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My Dad used to laugh at ethnic sentiments.  For him, none of us did anything to belong to our ethnic extractions. We just arrived and through no fault or effort of our own, we BECAME IBOS’, YORUBA’S, HAUSA’S, IDOMA’S and whatever else!  Just by being born! If we all had a choice in the matter, most of us would have chosen our ancestry differently. Hence, his argument was: it was foolish to fight/judge people just because they didn’t come from our ethnic group-neither we nor they chose our ethnicity. God did!  If we agree that all God does is good, and not demean each other for something none of us could do anything about, we were best served by getting to know each other better. We should maximise our strengths and not blow up our differences. If I were born to Fulani cattle rearers, I’d most likely be married to a Fulani cattle rearer, have little or no education and have the world view and dreams of cattle rearer (before anyone accuses me of picking on the Fulani, it was the first group that came to mind, same could be said of being born into any other ethnic group). So why do we keep fighting over what we didn’t choose and can’t change? Our leaders have failed us!  And by our leaders I don’t mean the ones in Abuja and state House, I mean the ones at home: Father and Mother! You and me.  We’ve failed to dream big enough to think so far into the future to a place where we are creating world class innovation, taking the world to Venus and creating flying cars that run on water. You see, big dreams demand big minds. Minds that don’t see race, religion or politics. Small dreams like small minds must necessarily fight differences. Without possibilities, realities are bleak. Or most aptly, “without a vision, the people cast off restraint”. The key responsibility of parents is to prepare their children for active participation in a better, more complex world. Children who are global citizens yet locally relevant. Sadly, most of our children are local citizens and globally irrelevant. They are incapable of independent thought and discourse. Afraid to talk, think or act differently lest we are sanctioned by the group. Most of our parents had no clue what their duties as parents were, most of us are no better. One of the fundamental duties of parents is to teach love of country and make no mistakes about it. Love for country is TAUGHT.  How did Dad teach us to love Nigeria? (More details in my book ‘raising daughters in a changing world’).First, he loved, spoke well of her and her people (I never heard him speak ill of any person or region), he taught us history, both theory and practical (we went to museums, Nigeria has them you know?), we went on road trips within Nigeria. Most controversial of all, he didn’t give us English names. Interestingly, all of us married across cultures and none of us speaks Ibo well, a fact I was ashamed of, till my brother pointed out to me that we spoke Nigeria’s Lingua Franca (Pidgin) excellently. Many homes are centers for World War III level fighting, sharing already scarce resources among wives and concubines, enter corruption 101. Like Lee Kuan Yew says, “no man can be faithful to his country who is unfaithful to his wife!” Failures at home are rarely successful in public in the long run. I ended my earlier discourse with the statement: To be a great nation, people need to be joined together by strong ideologies, vision and love for one another and the nation. Below are a few of what are typically missing in homes and government:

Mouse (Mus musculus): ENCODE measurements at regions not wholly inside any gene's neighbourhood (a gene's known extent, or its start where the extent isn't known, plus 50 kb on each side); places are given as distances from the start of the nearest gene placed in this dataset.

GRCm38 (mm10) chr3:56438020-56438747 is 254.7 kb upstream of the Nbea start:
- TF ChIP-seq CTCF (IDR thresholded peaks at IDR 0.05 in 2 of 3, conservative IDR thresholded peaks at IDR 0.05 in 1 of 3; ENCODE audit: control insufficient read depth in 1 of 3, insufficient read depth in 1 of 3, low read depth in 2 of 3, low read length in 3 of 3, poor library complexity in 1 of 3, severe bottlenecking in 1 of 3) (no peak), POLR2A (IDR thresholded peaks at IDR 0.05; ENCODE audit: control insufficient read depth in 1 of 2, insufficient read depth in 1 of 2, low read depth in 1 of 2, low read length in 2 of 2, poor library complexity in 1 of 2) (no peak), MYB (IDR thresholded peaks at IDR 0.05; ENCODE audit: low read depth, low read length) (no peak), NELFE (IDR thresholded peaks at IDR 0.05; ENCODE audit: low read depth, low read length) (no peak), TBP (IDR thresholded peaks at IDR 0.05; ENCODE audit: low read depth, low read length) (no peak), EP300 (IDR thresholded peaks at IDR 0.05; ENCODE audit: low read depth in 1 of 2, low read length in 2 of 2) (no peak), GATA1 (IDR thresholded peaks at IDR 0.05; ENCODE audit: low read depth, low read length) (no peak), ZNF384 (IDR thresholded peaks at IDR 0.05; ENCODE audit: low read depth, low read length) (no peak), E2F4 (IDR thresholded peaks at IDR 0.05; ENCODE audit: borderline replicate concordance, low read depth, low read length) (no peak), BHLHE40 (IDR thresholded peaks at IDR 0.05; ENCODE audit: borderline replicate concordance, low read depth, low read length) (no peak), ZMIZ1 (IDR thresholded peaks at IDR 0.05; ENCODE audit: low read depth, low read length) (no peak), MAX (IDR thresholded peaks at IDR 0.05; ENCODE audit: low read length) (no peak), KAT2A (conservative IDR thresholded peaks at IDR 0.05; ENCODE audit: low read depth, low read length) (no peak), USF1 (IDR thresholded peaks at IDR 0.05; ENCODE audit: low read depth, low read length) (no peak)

1. Equal rights and justice
  2. Transparency in budget design & implementation
  3. Education as priority
  4. Support the weak, without hindering the strong
Helping one’s neighbor to put out a fire is, after all, enlightened self-interest, not just kindness.

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This article was first published on 21st July 2017


Chinedum Akiti-Diego is an Author, Human Potential Maximization Expert and die hard lover of Nigeria. She has over 15 years of experience in organizations like: Ernst& Young, Maersk Nigeria, Lagos Business School and Nahco PLC. A graduate of the Ahmadu Bello University, University of Bradford, England and the Lagos Business School (MPHIL).

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